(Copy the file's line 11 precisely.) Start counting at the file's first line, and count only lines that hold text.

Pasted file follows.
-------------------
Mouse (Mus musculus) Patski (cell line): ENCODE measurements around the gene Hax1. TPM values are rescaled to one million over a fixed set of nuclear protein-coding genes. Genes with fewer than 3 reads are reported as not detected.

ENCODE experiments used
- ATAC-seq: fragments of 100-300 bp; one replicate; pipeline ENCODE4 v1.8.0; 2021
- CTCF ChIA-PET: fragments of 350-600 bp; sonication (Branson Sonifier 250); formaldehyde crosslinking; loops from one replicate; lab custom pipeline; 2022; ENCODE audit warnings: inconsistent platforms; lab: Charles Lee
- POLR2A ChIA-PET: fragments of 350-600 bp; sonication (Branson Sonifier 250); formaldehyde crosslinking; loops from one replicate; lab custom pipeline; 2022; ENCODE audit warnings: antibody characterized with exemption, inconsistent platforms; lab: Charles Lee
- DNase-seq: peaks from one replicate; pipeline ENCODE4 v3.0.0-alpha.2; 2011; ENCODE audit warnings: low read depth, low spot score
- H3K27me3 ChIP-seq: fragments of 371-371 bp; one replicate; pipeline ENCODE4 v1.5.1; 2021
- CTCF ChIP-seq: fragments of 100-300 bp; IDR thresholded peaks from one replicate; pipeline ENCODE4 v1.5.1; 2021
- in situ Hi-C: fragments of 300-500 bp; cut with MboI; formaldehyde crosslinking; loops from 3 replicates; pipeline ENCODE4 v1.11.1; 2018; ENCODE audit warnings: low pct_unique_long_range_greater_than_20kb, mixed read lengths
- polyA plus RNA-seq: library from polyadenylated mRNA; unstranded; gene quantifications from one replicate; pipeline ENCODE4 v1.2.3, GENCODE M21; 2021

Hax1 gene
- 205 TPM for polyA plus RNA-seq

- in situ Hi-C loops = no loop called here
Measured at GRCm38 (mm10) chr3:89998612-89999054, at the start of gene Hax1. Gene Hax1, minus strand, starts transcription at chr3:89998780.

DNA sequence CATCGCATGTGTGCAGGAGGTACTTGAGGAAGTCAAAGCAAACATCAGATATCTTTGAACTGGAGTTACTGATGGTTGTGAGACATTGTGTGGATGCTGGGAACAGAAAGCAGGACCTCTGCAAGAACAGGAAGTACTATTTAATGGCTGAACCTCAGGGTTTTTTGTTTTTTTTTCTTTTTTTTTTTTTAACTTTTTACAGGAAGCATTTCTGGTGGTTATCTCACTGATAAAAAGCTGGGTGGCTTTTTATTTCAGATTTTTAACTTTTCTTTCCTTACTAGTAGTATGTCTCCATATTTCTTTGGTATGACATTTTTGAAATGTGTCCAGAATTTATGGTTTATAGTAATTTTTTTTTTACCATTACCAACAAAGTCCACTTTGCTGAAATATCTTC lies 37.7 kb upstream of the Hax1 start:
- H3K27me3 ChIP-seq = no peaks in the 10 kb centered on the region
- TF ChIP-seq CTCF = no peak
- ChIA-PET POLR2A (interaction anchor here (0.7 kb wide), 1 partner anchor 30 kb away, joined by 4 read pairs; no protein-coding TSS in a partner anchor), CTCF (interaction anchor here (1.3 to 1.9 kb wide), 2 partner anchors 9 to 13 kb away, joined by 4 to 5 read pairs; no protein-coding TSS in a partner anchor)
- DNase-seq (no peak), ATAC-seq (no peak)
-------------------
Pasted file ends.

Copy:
Hax1 gene